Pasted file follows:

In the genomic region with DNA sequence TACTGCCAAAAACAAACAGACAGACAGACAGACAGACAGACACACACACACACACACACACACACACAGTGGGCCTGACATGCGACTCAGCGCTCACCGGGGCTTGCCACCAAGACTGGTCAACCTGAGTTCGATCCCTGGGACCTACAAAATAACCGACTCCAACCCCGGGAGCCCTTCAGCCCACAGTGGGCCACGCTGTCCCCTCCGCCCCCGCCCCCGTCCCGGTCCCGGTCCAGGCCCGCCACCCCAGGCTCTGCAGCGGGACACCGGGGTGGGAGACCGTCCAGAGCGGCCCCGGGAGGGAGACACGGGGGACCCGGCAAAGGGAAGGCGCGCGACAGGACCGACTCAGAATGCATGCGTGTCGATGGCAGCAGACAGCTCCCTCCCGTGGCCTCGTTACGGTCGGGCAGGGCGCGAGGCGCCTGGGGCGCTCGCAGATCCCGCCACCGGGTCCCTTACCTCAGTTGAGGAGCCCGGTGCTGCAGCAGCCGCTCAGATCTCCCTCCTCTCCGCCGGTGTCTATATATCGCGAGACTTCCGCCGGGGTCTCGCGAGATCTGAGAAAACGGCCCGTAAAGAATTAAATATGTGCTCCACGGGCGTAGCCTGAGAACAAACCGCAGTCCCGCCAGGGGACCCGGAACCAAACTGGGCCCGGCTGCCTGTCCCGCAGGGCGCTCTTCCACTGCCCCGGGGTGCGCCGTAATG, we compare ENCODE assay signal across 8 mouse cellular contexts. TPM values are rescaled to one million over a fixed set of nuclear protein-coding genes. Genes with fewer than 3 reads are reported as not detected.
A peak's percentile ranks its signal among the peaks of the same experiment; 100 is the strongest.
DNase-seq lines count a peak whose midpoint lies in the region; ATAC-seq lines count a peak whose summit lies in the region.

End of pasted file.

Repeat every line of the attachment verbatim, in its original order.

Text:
In the genomic region with DNA sequence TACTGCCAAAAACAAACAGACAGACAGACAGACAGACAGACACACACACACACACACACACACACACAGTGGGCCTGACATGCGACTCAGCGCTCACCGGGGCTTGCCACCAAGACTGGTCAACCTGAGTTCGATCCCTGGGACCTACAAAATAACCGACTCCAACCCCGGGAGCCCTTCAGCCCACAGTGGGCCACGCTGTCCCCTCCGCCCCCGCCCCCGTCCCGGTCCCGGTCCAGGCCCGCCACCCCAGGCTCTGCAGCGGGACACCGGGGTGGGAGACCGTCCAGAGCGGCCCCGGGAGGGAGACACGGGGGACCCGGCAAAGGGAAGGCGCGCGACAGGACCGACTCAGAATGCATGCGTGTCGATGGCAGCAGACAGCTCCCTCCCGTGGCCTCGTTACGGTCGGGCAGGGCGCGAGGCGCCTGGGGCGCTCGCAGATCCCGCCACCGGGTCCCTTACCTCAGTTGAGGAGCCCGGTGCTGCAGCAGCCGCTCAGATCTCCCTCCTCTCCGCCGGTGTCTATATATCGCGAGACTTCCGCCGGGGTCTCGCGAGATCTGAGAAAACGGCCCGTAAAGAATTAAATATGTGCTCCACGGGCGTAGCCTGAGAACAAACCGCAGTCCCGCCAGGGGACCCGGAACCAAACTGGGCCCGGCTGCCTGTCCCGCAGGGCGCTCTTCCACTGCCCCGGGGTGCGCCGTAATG, we compare ENCODE assay signal across 8 mouse cellular contexts. TPM values are rescaled to one million over a fixed set of nuclear protein-coding genes. Genes with fewer than 3 reads are reported as not detected.
A peak's percentile ranks its signal among the peaks of the same experiment; 100 is the strongest.
DNase-seq lines count a peak whose midpoint lies in the region; ATAC-seq lines count a peak whose summit lies in the region.